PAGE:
Cpl. Kit Thunder of the Royal Canadian Mounted Police
returns in...

Secrets of the Forgotten Valley

A 10-Chapter Adventure of the Canadian Bush!

by "Drooling" D.K. Latta
About the author


Previously: Following a man who attacked him without provocation, Cpl. Kit Thunder stumbles upon the lost, mythical Valley of the Many Moons. There he encounters a mysterious forest beauty on the run from armed men. But their flight from her pursuers is cut short by something moving across their path. Something huge...

Episode 3: Hunters in the Night

KIT CROUCHED NEXT TO THE HALF-NAKED WOMAN dressed in jungle garb, staring through the fronds of a bush and out across the well worn forest trail. The thick rampart of the forest across the way rustled with the passage of something big, but in the thin moonlight Kit could glimpse nothing but a looming darkness between the branches.

What was it? he wondered. A moose? A bear? It appeared far larger than that -- enormous even. But it was impossiblee to believe that there could be anything living that was that big. Maybe an elephant, but northern Canada was not exactly the natural habitat of elephants. He shook his head. No, it must be some sort of object. A wagon or truck.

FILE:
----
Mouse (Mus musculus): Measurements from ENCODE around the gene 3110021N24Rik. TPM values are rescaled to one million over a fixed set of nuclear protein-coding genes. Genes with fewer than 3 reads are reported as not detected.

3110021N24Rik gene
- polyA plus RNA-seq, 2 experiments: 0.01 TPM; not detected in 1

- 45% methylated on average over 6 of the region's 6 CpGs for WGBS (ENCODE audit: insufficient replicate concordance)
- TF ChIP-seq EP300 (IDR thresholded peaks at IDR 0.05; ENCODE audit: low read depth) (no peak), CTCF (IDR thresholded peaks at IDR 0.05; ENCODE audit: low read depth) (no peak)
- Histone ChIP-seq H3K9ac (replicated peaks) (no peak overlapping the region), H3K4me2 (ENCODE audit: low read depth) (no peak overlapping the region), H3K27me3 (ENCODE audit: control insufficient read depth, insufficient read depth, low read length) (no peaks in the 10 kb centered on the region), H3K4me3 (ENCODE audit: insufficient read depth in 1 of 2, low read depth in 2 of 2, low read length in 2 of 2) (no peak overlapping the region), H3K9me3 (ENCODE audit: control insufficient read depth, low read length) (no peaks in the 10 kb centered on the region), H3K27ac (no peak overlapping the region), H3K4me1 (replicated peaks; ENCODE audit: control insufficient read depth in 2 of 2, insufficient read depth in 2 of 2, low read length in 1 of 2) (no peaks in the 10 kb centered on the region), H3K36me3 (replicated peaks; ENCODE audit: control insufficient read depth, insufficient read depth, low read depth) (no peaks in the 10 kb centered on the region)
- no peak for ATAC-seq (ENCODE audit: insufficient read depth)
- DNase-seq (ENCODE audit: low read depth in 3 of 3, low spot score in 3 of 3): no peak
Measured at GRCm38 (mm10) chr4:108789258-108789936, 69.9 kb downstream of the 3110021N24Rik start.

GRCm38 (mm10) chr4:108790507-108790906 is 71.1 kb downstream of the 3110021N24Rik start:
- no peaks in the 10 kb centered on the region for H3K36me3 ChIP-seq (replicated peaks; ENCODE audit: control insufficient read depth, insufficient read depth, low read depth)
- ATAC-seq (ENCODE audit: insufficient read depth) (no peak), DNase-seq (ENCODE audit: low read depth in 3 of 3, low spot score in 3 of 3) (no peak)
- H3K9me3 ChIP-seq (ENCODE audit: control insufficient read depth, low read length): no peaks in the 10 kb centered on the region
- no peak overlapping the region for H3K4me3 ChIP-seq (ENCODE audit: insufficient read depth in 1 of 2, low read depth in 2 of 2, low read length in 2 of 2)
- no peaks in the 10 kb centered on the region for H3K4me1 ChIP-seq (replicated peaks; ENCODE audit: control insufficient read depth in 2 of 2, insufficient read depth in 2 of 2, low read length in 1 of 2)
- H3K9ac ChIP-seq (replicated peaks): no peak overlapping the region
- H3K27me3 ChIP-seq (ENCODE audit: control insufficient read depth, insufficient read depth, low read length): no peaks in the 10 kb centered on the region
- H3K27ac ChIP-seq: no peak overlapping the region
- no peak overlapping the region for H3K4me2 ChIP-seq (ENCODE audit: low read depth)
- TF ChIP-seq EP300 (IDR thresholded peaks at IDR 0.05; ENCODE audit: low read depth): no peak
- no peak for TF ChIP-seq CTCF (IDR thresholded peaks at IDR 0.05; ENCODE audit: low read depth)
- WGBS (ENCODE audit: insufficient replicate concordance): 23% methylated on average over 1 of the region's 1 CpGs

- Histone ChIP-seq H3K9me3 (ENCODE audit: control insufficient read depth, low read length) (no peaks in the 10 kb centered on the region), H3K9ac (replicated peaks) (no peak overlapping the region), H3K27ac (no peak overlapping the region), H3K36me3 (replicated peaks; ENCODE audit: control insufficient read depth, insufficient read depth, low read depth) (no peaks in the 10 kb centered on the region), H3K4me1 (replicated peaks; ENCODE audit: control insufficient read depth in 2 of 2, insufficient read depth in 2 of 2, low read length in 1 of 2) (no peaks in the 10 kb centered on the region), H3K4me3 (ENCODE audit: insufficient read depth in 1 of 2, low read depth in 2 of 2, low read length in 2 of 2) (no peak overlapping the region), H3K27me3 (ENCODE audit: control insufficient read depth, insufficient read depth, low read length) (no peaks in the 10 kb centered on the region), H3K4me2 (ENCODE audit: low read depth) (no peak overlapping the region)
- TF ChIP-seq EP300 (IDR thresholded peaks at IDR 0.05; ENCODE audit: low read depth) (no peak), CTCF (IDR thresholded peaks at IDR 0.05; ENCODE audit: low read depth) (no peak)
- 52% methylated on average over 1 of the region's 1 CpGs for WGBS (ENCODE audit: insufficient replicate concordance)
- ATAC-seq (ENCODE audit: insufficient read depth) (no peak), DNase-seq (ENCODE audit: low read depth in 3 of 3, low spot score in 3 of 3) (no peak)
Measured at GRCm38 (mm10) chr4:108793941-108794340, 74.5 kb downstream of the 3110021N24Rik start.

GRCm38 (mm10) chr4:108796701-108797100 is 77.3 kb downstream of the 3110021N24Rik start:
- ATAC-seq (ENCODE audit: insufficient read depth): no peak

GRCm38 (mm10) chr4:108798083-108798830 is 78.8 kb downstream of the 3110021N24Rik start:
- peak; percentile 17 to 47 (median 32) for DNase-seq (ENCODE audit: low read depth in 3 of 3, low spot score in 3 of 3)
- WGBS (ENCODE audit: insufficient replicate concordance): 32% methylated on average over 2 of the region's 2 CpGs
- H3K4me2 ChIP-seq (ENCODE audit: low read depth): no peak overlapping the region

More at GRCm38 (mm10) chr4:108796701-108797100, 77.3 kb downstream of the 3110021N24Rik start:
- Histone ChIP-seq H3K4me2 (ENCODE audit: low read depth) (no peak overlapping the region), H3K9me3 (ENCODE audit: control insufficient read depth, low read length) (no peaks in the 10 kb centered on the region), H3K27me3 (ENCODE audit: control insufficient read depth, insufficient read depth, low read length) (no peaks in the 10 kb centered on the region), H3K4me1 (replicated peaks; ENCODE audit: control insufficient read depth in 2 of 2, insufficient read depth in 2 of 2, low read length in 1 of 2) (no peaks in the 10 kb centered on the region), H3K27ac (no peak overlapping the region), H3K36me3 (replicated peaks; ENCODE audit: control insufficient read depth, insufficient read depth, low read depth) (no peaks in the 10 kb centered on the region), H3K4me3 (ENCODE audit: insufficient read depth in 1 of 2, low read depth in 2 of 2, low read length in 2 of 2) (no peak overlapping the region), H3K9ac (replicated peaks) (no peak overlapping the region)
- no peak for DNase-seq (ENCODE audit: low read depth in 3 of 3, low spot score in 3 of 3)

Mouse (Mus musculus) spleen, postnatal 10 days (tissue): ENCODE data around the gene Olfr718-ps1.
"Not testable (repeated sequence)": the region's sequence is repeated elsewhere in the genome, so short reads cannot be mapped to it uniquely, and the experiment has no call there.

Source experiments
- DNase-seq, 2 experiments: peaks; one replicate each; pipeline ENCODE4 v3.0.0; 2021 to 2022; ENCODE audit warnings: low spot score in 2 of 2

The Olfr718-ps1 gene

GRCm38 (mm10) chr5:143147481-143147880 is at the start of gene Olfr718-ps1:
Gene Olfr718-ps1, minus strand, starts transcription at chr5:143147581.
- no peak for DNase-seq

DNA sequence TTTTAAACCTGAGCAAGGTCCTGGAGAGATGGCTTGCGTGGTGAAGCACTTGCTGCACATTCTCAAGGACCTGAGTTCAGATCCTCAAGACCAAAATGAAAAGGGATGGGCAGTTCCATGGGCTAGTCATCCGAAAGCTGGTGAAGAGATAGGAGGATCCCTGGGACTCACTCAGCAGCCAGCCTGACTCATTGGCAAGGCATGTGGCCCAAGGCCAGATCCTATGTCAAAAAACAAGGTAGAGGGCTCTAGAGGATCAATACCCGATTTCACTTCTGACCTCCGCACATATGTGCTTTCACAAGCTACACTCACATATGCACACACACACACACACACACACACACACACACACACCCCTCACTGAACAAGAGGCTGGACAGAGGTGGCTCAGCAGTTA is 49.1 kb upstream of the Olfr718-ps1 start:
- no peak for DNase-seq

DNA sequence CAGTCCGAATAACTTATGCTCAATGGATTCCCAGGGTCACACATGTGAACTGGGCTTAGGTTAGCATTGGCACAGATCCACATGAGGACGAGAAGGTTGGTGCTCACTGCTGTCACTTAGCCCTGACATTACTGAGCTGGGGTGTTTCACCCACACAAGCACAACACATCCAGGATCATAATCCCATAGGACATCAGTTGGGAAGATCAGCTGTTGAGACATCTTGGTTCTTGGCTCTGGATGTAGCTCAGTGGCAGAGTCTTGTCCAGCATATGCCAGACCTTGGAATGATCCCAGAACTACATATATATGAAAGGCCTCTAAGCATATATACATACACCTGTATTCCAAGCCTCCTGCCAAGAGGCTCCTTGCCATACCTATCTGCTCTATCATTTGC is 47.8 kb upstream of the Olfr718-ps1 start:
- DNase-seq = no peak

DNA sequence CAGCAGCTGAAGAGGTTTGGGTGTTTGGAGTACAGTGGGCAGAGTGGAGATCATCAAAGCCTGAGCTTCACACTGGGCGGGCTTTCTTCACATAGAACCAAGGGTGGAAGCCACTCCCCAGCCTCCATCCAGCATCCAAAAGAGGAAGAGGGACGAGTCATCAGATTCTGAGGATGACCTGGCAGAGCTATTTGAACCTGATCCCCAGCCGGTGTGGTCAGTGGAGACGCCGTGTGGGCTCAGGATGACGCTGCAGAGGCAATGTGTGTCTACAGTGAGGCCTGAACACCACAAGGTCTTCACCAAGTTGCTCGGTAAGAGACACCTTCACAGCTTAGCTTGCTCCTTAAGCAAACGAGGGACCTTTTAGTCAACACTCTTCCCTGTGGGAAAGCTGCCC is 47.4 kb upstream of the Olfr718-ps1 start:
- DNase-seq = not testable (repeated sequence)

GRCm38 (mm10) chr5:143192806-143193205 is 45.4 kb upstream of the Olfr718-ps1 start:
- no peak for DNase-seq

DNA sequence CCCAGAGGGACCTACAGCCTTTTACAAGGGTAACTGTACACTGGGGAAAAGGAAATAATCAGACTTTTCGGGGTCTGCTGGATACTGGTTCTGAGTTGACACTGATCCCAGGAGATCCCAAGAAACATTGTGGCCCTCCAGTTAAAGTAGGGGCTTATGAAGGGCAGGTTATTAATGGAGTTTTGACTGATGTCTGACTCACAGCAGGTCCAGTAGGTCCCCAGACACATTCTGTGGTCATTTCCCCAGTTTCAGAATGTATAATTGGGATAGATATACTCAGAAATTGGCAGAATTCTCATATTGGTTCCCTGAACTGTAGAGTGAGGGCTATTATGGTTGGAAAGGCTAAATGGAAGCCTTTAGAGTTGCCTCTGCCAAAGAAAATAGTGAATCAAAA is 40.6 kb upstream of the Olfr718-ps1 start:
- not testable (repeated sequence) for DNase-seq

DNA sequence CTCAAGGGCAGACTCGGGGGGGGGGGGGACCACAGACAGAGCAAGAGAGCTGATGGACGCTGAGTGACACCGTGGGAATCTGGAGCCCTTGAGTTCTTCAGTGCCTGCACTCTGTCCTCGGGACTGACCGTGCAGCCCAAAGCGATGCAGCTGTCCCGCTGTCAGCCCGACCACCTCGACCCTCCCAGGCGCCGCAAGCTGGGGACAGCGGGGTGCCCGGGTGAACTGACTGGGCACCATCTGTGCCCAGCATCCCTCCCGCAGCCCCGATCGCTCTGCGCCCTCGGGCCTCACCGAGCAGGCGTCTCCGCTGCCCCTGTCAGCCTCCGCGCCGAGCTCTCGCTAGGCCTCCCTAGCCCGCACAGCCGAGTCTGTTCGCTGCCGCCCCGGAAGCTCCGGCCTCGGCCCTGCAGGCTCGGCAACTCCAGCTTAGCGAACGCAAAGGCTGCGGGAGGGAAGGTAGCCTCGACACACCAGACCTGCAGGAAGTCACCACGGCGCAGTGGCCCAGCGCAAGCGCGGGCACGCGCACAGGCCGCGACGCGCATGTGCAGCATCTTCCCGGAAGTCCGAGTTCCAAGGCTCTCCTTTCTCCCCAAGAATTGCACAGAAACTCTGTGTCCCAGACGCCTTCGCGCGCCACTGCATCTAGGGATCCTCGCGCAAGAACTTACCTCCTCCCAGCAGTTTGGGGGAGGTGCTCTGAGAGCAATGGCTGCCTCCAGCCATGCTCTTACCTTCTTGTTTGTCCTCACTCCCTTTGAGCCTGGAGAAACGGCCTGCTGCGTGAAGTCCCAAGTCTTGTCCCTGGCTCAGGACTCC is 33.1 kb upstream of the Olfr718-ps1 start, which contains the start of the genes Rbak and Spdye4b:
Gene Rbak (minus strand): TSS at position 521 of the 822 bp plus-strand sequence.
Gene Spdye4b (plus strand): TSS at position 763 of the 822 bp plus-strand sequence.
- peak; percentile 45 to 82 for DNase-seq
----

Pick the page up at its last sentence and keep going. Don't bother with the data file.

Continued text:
Yet he heard no engine accompanying the sound of whatever it was that was crashing through the trees. He leaned closer to the woman, placing his lips to her waterfall of golden locks. "What is it?" he whispered.

She shushed him, her eyes wide and lambent in the moonlight, clearly terrified. So Kit waited, his hand reaching for his Enfield service revolver. She glimpsed the surreptitious action out of the corner of her eye and shook her head. "That won't do much good," she whispered.

He frowned.

They continued to crouch rock still for a minute as the thing trampled about, then Kit could feel the svelte body next to him relax slightly as the rustling and crashing began to recede, as whatever it was moved on. After another few seconds, cautiously waiting to make sure the thing was not going to return, the woman rose. Kit followed her lead.

"What the devil was-?" he began.

She ignored him, looking about her again expectantly. Suddenly Kit remembered that she had been running from something -- gunfire -- which originated in the opposite direction from the thing that rustled through the woods. That danger may have passed, but only so that they could return their attention to the original menace. And yet, for Kit, both menaces were merely sounds in the night, shadows in this dark and unexplainable warm valley oasis surrounded, on the outside, by the depths of a northern winter.

"Tell me what's going on here," Kit demanded.

She turned to look at him, momentary impatience crinkling her beautiful features, then she looked into his pink albino eyes and recognized the confusion there. She seemed to relax, just a little. Then her eyes looked him up and down in a quick, efficient glance, like someone used to only getting one look at something and needing to make that look count. She bit her lower lip fetchingly. "You're a...a Mountie, right? The uniform?"